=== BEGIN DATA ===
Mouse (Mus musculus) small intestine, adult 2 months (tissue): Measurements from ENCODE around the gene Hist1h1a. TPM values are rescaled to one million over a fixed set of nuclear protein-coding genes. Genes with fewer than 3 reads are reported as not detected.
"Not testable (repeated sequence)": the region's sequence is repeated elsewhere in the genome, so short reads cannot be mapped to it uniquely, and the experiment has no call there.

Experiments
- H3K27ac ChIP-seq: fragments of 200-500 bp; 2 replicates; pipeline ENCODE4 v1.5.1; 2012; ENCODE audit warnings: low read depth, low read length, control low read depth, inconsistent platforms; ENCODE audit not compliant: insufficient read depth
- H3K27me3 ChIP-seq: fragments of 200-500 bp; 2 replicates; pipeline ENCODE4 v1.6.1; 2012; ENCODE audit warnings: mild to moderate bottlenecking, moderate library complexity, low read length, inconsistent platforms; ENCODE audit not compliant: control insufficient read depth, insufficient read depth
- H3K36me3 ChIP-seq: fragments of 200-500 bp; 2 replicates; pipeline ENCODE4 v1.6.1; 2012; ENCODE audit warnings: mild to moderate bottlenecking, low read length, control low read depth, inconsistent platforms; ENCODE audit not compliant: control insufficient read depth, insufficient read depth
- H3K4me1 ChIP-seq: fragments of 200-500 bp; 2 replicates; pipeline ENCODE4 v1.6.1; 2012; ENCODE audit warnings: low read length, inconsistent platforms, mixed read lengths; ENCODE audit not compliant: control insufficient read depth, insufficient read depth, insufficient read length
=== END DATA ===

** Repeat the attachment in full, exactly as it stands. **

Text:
Mouse (Mus musculus) small intestine, adult 2 months (tissue): Measurements from ENCODE around the gene Hist1h1a. TPM values are rescaled to one million over a fixed set of nuclear protein-coding genes. Genes with fewer than 3 reads are reported as not detected.
"Not testable (repeated sequence)": the region's sequence is repeated elsewhere in the genome, so short reads cannot be mapped to it uniquely, and the experiment has no call there.

Experiments
- H3K27ac ChIP-seq: fragments of 200-500 bp; 2 replicates; pipeline ENCODE4 v1.5.1; 2012; ENCODE audit warnings: low read depth, low read length, control low read depth, inconsistent platforms; ENCODE audit not compliant: insufficient read depth
- H3K27me3 ChIP-seq: fragments of 200-500 bp; 2 replicates; pipeline ENCODE4 v1.6.1; 2012; ENCODE audit warnings: mild to moderate bottlenecking, moderate library complexity, low read length, inconsistent platforms; ENCODE audit not compliant: control insufficient read depth, insufficient read depth
- H3K36me3 ChIP-seq: fragments of 200-500 bp; 2 replicates; pipeline ENCODE4 v1.6.1; 2012; ENCODE audit warnings: mild to moderate bottlenecking, low read length, control low read depth, inconsistent platforms; ENCODE audit not compliant: control insufficient read depth, insufficient read depth
- H3K4me1 ChIP-seq: fragments of 200-500 bp; 2 replicates; pipeline ENCODE4 v1.6.1; 2012; ENCODE audit warnings: low read length, inconsistent platforms, mixed read lengths; ENCODE audit not compliant: control insufficient read depth, insufficient read depth, insufficient read length